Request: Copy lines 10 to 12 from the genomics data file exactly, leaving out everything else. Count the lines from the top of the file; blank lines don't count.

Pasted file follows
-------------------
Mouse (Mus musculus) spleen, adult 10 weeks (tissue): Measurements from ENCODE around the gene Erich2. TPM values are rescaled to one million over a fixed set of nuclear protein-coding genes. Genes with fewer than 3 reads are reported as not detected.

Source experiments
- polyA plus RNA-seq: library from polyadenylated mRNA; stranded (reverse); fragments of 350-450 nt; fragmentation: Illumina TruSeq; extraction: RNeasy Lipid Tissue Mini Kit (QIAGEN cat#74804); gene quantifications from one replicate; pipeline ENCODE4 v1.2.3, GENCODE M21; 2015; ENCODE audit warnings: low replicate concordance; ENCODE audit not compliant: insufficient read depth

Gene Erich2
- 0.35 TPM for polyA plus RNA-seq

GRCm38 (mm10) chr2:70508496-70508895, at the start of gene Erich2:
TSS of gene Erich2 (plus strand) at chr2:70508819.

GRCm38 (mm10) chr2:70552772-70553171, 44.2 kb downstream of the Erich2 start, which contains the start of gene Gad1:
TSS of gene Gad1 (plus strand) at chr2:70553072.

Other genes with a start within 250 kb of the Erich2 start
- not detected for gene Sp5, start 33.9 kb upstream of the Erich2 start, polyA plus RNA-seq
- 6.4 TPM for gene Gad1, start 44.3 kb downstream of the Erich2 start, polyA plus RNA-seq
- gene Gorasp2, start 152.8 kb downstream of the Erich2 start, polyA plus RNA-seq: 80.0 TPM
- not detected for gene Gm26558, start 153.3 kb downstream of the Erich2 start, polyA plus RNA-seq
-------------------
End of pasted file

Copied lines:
Other genes with a start within 250 kb of the Erich2 start
- not detected for gene Sp5, start 33.9 kb upstream of the Erich2 start, polyA plus RNA-seq
- 6.4 TPM for gene Gad1, start 44.3 kb downstream of the Erich2 start, polyA plus RNA-seq